25 Sep 2021

Birth of Venus, Uffizi Gallery, Florence


Find out what incompatible ideals, symbolism, and history the painting “Birth of Venus”, a canvas by the outstanding Renaissance artist, Sandro Botticelli, contains.

The painting was painted during the Renaissance around 1486 by Sandro Botticelli, author of the Sistine Chapel in Rome. He belonged to the close circle of Lorenzo the Magnificent and his brother Giuliano of the Medici family, who ruled Florence for more than 300 years and were patrons of such outstanding Renaissance artists and architects as Michelangelo, Verrocchio, Botticelli, and Da Vinci.

Botticelli managed to harmoniously combine ancient and Christian culture, the external beauty of the goddess Venus and the inner beauty of the Madonna… And the bodily and spiritual beauty of the earthly woman. Who is this woman?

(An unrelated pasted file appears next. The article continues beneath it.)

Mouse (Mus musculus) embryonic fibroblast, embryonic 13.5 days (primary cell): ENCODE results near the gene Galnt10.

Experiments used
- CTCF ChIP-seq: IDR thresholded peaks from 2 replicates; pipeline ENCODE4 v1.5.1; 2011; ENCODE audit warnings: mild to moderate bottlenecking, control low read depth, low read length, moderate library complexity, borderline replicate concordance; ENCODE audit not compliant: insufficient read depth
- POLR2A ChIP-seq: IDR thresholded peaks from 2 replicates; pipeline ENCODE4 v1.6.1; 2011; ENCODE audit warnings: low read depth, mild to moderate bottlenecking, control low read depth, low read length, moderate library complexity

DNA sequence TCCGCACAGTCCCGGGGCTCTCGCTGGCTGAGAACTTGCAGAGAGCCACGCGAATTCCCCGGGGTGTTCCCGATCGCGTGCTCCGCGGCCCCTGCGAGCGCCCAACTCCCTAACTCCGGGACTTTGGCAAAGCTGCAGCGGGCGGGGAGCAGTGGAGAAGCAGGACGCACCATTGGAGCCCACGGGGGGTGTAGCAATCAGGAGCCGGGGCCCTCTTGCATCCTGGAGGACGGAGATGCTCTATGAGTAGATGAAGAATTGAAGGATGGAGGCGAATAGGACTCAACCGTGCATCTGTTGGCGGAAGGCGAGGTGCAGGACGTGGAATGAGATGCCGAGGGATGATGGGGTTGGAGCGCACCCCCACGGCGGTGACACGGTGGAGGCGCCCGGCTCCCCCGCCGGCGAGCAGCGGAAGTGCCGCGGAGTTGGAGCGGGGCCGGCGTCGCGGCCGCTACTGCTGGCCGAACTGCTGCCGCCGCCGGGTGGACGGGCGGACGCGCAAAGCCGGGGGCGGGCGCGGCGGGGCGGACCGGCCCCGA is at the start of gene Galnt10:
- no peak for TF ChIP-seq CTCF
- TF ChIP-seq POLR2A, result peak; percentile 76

The perfect shell of the sea scallop depicts Venus, the goddess of love and beauty, born of the seafoam. To her left is Zephyr, god of the west wind, harbinger of spring, together with her beloved flower goddess Flora. She is held out to her by a scarlet robe, a symbol of the divine power that beauty has over the world, by one of the Graces or Ora of Spring, one of the daughters of Zeus and Themis. The painting depicts orange trees, which are considered the emblem of the Medici dynasty because of the correspondence between the surname and the name of the tree, which at the time was called ‘mala medica’.

Art historians believe that the model for the image of Venus was Simonetta Vespucci, the first Florentine beauty, wife of a distant cousin of Amerigo Vespucci, who discovered America. It has been suggested that Lorenzo de Medici’s younger brother, Giuliano, was in love with her.

The painting makes a lasting impression on me, struck by the beauty of the details, the mesmerizing light, the tenderness, and the lightness. And so is the art of the Renaissance. What do you think?